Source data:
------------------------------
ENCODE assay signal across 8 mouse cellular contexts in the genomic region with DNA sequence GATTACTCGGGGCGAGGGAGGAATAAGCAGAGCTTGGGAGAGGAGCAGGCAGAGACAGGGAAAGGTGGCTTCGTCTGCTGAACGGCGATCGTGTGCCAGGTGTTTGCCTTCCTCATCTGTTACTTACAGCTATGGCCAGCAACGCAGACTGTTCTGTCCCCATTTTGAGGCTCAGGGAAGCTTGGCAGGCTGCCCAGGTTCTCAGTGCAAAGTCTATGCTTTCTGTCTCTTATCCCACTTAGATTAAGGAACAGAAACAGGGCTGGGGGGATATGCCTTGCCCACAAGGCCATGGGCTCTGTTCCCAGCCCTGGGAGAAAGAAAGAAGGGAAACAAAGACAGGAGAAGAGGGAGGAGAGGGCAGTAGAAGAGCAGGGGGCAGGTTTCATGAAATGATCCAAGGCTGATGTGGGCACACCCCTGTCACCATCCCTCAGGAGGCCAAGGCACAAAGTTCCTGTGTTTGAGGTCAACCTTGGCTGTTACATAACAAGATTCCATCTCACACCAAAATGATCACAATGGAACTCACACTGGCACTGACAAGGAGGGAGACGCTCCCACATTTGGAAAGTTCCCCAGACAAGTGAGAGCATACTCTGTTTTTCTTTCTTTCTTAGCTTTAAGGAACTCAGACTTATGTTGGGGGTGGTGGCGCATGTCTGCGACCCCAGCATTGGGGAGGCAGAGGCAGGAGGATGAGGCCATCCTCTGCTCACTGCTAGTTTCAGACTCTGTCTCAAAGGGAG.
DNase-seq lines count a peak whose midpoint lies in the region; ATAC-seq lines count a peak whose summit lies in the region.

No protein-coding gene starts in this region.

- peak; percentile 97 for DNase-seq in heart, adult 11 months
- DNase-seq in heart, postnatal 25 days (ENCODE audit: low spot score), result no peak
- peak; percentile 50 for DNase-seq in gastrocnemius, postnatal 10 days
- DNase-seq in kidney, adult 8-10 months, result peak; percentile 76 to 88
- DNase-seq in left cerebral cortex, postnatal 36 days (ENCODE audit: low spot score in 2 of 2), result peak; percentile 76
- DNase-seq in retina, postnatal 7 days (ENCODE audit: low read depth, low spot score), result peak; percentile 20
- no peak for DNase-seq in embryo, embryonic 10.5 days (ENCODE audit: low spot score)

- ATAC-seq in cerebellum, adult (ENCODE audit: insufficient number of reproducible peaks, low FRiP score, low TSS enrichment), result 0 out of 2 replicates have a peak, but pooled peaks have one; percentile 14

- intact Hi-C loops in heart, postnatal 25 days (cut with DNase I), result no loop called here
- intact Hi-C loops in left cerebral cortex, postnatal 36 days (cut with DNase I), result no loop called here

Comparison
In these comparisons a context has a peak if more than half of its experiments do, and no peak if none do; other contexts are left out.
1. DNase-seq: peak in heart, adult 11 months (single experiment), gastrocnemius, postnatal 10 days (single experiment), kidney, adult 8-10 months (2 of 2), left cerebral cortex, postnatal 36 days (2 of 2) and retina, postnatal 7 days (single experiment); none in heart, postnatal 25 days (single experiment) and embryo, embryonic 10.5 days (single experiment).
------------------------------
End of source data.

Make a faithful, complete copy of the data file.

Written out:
ENCODE assay signal across 8 mouse cellular contexts in the genomic region with DNA sequence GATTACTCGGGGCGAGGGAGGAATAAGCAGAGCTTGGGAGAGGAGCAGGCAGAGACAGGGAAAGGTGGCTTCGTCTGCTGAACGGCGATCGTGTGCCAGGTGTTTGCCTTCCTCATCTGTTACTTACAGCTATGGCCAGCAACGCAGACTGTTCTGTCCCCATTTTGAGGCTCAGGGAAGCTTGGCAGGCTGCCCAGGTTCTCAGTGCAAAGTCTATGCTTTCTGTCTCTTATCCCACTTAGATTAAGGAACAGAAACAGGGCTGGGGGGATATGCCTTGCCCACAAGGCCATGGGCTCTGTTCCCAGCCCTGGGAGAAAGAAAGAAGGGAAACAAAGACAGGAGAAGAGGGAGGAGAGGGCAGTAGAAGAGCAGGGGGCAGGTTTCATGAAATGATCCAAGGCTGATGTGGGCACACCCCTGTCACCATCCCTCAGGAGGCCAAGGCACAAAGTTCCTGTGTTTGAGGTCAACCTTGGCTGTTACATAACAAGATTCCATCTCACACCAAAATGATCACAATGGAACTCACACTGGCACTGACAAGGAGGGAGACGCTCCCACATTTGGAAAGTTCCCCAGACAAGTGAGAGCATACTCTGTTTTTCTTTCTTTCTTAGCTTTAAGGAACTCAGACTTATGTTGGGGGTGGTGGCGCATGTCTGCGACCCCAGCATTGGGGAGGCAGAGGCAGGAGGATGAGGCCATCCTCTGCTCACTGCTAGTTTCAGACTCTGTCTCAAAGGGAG.
DNase-seq lines count a peak whose midpoint lies in the region; ATAC-seq lines count a peak whose summit lies in the region.

No protein-coding gene starts in this region.

- peak; percentile 97 for DNase-seq in heart, adult 11 months
- DNase-seq in heart, postnatal 25 days (ENCODE audit: low spot score), result no peak
- peak; percentile 50 for DNase-seq in gastrocnemius, postnatal 10 days
- DNase-seq in kidney, adult 8-10 months, result peak; percentile 76 to 88
- DNase-seq in left cerebral cortex, postnatal 36 days (ENCODE audit: low spot score in 2 of 2), result peak; percentile 76
- DNase-seq in retina, postnatal 7 days (ENCODE audit: low read depth, low spot score), result peak; percentile 20
- no peak for DNase-seq in embryo, embryonic 10.5 days (ENCODE audit: low spot score)

- ATAC-seq in cerebellum, adult (ENCODE audit: insufficient number of reproducible peaks, low FRiP score, low TSS enrichment), result 0 out of 2 replicates have a peak, but pooled peaks have one; percentile 14

- intact Hi-C loops in heart, postnatal 25 days (cut with DNase I), result no loop called here
- intact Hi-C loops in left cerebral cortex, postnatal 36 days (cut with DNase I), result no loop called here

Comparison
In these comparisons a context has a peak if more than half of its experiments do, and no peak if none do; other contexts are left out.
1. DNase-seq: peak in heart, adult 11 months (single experiment), gastrocnemius, postnatal 10 days (single experiment), kidney, adult 8-10 months (2 of 2), left cerebral cortex, postnatal 36 days (2 of 2) and retina, postnatal 7 days (single experiment); none in heart, postnatal 25 days (single experiment) and embryo, embryonic 10.5 days (single experiment).